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A photo of a Australian Bustard (Ardeotis australis)
Australian Bustard

Australian Bustard

Ardeotis australis

The Australian bustard, Ardeotis australis, is a majestic ground-dwelling bird, reminiscent of the American turkey in stature and gait. With a stately height of about one meter and a wingspan approximately twice that length, it is the largest extant flying land bird in Australia, though it is the smallest within its genus. The males, significantly larger than females, can reach up to 1.2 meters in height and boast a wingspan of 2.3 meters, with an average weight of 6.3 kilograms.

Identification Tips

This species exhibits sexual dimorphism, with females being smaller in both size and weight. The plumage is predominantly brown with black and white patterning on the wing coverts, visible both at rest and in flight. A distinctive black band separates the white abdomen from the pale grey neck. The long legs are yellow to cream, and the iris is notably white.


The Australian bustard favors open grasslands, spinifex plains, and low shrublands. It is also known to venture into denser vegetation post-fire and can be observed in human-modified landscapes such as farmlands and golf courses.


The bird's range spans across northern Australia and occasionally reaches southern Papua New Guinea and Indonesia. However, its presence has receded in the southeast of Australia.


The Australian bustard is a nomadic species, capable of long-distance flights to exploit areas of food abundance. It is generally solitary or seen in pairs, walking with a deliberate pace. When threatened, it may adopt a cryptic stance or take flight with heavy wingbeats. During the breeding season, males perform a flamboyant display, expanding a neck sac and emitting deep, booming calls.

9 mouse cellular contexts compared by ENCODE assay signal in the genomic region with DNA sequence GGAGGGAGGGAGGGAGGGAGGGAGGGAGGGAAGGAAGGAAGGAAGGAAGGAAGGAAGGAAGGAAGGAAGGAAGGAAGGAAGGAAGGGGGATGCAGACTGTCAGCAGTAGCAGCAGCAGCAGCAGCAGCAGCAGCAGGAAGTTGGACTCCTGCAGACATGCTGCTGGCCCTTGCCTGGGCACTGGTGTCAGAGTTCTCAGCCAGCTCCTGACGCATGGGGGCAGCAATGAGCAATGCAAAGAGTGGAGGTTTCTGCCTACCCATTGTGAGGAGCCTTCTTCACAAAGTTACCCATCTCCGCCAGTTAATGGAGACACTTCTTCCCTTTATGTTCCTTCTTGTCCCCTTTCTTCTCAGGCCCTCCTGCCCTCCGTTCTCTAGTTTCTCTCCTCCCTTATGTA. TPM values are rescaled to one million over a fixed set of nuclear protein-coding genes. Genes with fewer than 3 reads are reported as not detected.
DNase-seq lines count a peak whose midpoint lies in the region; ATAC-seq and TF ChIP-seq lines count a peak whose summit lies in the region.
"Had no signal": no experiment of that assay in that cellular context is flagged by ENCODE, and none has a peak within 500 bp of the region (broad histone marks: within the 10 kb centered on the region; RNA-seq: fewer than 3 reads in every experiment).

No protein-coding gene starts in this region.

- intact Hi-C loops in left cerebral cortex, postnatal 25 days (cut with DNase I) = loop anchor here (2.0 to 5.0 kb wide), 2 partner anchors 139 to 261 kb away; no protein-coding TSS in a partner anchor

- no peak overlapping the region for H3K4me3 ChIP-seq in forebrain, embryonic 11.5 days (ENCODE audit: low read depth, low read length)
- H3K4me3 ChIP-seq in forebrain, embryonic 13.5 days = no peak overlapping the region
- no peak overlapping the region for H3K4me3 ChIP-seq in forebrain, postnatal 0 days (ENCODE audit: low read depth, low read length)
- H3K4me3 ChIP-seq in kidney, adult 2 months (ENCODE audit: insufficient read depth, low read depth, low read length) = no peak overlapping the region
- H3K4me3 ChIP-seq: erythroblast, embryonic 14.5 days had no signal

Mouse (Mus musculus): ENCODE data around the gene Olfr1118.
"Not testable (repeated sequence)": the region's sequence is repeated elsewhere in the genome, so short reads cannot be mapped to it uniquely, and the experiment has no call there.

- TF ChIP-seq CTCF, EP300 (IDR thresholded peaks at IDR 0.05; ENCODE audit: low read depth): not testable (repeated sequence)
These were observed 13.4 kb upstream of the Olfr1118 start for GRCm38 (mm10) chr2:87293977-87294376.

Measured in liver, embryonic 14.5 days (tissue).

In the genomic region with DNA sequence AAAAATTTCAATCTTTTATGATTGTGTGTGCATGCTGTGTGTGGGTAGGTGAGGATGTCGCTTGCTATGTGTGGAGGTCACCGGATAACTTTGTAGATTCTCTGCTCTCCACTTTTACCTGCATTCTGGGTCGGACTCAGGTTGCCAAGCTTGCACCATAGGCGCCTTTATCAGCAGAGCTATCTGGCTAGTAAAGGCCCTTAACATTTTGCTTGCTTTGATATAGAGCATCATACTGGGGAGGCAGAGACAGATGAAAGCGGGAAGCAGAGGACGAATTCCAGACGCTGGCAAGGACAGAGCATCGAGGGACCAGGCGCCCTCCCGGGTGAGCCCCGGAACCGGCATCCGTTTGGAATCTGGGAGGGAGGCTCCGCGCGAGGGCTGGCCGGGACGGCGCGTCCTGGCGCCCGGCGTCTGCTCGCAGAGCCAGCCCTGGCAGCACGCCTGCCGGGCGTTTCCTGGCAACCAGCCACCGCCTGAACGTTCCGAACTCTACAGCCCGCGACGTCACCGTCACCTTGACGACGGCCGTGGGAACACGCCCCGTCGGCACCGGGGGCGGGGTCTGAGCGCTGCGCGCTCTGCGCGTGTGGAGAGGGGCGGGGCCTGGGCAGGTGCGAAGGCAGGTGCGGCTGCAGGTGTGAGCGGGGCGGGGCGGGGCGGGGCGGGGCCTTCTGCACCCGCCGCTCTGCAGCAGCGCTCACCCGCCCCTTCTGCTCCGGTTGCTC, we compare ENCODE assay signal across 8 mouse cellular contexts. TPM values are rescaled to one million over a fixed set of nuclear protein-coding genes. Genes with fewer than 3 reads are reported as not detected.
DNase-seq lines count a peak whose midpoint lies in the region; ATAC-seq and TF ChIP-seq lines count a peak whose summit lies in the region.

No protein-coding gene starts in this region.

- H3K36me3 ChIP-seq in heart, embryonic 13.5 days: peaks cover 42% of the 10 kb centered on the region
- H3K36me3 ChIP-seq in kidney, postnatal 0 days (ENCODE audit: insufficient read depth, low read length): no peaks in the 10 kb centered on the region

Song & Calls

The male's courtship call is a deep, resonant "who-o-o-o," part of a display that includes an impressive visual performance.


The species lays one, sometimes two, eggs directly on the ground without constructing a nest. The eggs are olive-brown with blotching, and incubation is solely the female's responsibility. Chicks are precocial and rely on their mottled down for camouflage.

Diet and Feeding

An omnivorous bird, the Australian bustard's diet includes seeds, fruits, insects like grasshoppers, as well as small vertebrates such as lizards, young birds, and rodents.

Conservation status

The IUCN lists the Australian bustard as Least Concern, with a declining population trend. It is sensitive to human and livestock disturbance at breeding sites and has seen a contraction in its southeastern range due to various threats.

Similar Species

There are no similar species within its range, making the Australian bustard quite distinctive in its native habitat.

Cultural references

The Australian bustard holds cultural significance for Aboriginal peoples, who refer to it as the bush turkey and use it as a food source and in ceremonial practices. It features in Dreaming stories and is represented in indigenous art.

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Australian Bustards on Birda


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